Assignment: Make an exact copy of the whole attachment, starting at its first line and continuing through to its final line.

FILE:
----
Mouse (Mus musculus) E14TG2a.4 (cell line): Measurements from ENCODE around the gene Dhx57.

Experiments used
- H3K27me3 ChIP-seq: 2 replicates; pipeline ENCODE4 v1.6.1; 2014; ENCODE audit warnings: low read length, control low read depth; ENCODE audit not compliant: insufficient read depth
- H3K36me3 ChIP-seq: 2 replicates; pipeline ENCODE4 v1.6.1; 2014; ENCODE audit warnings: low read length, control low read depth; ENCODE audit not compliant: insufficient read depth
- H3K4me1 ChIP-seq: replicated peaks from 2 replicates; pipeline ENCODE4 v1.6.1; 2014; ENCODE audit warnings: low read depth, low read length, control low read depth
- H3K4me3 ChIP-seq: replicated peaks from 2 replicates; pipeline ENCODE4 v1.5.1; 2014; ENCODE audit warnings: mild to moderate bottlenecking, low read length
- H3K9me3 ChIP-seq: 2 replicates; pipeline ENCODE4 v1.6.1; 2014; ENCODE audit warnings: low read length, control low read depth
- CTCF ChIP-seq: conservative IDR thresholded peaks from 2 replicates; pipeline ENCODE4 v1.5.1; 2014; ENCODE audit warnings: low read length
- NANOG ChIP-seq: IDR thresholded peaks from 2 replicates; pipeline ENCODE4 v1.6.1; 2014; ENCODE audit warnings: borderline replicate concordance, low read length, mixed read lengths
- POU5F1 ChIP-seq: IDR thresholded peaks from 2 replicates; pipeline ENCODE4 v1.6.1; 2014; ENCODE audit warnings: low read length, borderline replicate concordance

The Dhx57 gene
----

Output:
Mouse (Mus musculus) E14TG2a.4 (cell line): Measurements from ENCODE around the gene Dhx57.

Experiments used
- H3K27me3 ChIP-seq: 2 replicates; pipeline ENCODE4 v1.6.1; 2014; ENCODE audit warnings: low read length, control low read depth; ENCODE audit not compliant: insufficient read depth
- H3K36me3 ChIP-seq: 2 replicates; pipeline ENCODE4 v1.6.1; 2014; ENCODE audit warnings: low read length, control low read depth; ENCODE audit not compliant: insufficient read depth
- H3K4me1 ChIP-seq: replicated peaks from 2 replicates; pipeline ENCODE4 v1.6.1; 2014; ENCODE audit warnings: low read depth, low read length, control low read depth
- H3K4me3 ChIP-seq: replicated peaks from 2 replicates; pipeline ENCODE4 v1.5.1; 2014; ENCODE audit warnings: mild to moderate bottlenecking, low read length
- H3K9me3 ChIP-seq: 2 replicates; pipeline ENCODE4 v1.6.1; 2014; ENCODE audit warnings: low read length, control low read depth
- CTCF ChIP-seq: conservative IDR thresholded peaks from 2 replicates; pipeline ENCODE4 v1.5.1; 2014; ENCODE audit warnings: low read length
- NANOG ChIP-seq: IDR thresholded peaks from 2 replicates; pipeline ENCODE4 v1.6.1; 2014; ENCODE audit warnings: borderline replicate concordance, low read length, mixed read lengths
- POU5F1 ChIP-seq: IDR thresholded peaks from 2 replicates; pipeline ENCODE4 v1.6.1; 2014; ENCODE audit warnings: low read length, borderline replicate concordance

The Dhx57 gene